Some studies have suggested a possible association between prenatal exposure to acetaminophen and an increased risk of autism spectrum disorder (ASD). However, the makers or sellers of Tylenol did not issue warnings alerting women to this potential risk.

Parents and guardians of kids with autism are taking legal action by filing product liability lawsuits. Tylenol autism lawsuits focus on the absence of a warning to pregnant women regarding risks linked to taking Tylenol during pregnancy.

What are the Signs of Autism?

Autism is a developmental disorder. Its signs can be diagnosed in children by age 2 or earlier. Fortunately, many resources are available to help parents determine if their child may be autistic. Early diagnosis and intervention also can be very helpful in improving outcomes for children with autism.

There are several early signs of autism. These include a failure by a child to respond to their name, to point at something they want, or to wave. In addition, children with autism may not smile when someone smiles at them or make eye contact with those trying to make eye contact with them.

Other potential signs of autism are:

  • Repeating the same action or routine over and over.
  • An obsession with lining up toys in a particular way.
  • Odd or unusual movements, including walking on tippy toes and flapping hands.
  • Tantrums or outbursts that are violent
  • Difficulty with social interaction and communication with others
  • Delayed speech or language skills

It is important to remember that these signs alone do not necessarily mean a child has autism. However, parents can speak with their child’s physician if they are concerned about their child’s development or behavior. The physician may refer them to a specialist who can evaluate their child for autism and provide guidance on appropriate interventions.

Resources on Autism

There are many resources available to help parents learn more about autism. Using them is smart if they think their child may be autistic.

Both private and non-profit organizations around the country are available to help parents with autistic children. Finding them is easily done through an online search. It is essential for parents to do their research and seek out respected sources of information to make sure the information they are getting is accurate.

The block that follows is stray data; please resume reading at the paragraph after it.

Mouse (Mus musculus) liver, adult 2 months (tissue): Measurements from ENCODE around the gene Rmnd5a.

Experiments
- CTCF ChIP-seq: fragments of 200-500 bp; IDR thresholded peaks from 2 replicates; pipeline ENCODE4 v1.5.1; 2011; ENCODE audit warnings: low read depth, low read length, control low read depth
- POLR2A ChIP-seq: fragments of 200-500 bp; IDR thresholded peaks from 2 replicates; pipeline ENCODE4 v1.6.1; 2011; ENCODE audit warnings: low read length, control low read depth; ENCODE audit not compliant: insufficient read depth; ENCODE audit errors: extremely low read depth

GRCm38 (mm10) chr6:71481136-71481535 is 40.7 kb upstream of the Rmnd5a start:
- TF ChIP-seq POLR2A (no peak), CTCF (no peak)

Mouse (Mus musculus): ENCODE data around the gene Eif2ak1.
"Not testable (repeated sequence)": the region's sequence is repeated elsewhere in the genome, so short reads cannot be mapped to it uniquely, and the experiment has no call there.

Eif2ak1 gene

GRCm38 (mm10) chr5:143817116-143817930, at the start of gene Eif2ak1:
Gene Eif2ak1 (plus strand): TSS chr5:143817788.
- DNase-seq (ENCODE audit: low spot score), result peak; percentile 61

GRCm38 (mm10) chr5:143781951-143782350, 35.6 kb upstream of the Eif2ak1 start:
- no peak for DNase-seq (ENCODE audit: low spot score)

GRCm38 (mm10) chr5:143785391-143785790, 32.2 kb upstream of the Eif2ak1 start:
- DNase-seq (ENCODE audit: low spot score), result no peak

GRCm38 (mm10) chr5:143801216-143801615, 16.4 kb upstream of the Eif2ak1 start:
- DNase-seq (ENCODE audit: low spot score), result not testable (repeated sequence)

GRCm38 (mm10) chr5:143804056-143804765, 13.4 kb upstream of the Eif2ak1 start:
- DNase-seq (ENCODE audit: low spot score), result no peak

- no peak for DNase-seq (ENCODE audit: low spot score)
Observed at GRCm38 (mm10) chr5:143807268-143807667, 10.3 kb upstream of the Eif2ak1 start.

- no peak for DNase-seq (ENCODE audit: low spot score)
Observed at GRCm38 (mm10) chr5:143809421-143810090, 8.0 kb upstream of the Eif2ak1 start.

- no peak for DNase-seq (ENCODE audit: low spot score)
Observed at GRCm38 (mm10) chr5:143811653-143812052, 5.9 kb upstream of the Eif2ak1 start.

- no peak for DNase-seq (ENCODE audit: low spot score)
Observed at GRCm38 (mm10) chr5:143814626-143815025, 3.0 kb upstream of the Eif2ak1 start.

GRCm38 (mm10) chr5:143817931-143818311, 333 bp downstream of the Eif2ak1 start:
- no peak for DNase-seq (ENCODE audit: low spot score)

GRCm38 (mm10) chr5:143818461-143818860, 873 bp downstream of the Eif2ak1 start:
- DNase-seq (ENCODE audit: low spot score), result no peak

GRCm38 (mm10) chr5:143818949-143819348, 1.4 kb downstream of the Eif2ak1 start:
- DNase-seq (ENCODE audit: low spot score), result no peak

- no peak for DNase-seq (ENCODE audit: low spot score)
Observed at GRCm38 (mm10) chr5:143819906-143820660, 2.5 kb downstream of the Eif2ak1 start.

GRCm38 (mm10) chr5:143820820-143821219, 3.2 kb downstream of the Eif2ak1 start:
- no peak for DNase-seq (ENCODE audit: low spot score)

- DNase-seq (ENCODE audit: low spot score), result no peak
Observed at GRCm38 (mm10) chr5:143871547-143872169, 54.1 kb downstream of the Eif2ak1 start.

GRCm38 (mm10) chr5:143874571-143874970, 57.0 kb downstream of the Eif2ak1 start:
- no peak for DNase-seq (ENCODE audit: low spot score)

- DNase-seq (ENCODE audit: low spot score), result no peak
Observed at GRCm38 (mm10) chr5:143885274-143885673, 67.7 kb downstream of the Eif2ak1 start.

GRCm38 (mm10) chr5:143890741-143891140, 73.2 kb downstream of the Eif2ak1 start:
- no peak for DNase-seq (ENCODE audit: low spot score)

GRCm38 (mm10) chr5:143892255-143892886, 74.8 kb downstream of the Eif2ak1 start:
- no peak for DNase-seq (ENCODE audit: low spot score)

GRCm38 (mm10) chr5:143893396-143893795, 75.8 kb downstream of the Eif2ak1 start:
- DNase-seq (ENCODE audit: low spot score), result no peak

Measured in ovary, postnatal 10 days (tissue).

Speaking to a Physician About Concerns

If parents think their child may be autistic, they should have them evaluated by a physician specializing in autism. The physician may be able to help determine if Tylenol taken during pregnancy could be linked to the child’s autism.

A physician may use several methods to assess a child for autism. Here are some standard assessment methods that may be used:

  • Developmental screening: This brief assessment is designed to identify children who may be at risk for developmental delays or disorders, including autism. They may use a screening tool, such as the Modified Checklist for Autism in Toddlers (M-CHAT), to help identify children who may be at risk for ASD.
  • Comprehensive diagnostic evaluation: If a child is identified as being at risk for autism, the child might undergo a complete diagnostic evaluation. A specialist, such as a child psychologist or developmental pediatrician, may do this evaluation. It may involve a variety of assessments, such as observations of the child’s behavior, interviews with the child and their family, and standardized tests of developmental skills and abilities.
  • Medical history and physical examination: The physician may take a detailed medical history and conduct a physical exam to rule out any medical conditions that may be contributing to the child’s symptoms.
  • Family history: The doctor may ask about the child’s family history to identify any genetic or environmental factors that may be contributing to the child’s symptoms.

It is important to note that every child is unique, and the assessment process may vary depending on their needs and circumstances. The goal of the assessment process is to identify any developmental concerns or delays as early as possible so that appropriate interventions and support can be provided to the child and their family.

Consult With an Attorney

If a physician thinks your child’s autism might be due to the mother taking acetaminophen while pregnant, Action Matters can provide a free assessment to see if you are eligible to file to join the Tylenol autism lawsuit. If you are considered eligible, your attorney will review all of your documentation and help you understand the legal process and how your case will move forward. This type of case can be complicated because of the scientific evidence at issue. Therefore, it is wise to work with an attorney who has experience with these types of cases.

Remember that the Tylenol autism lawsuit is new, so it could take quite a while before any settlement is reached. Cases can take years until a settlement is reached or before they go to trial.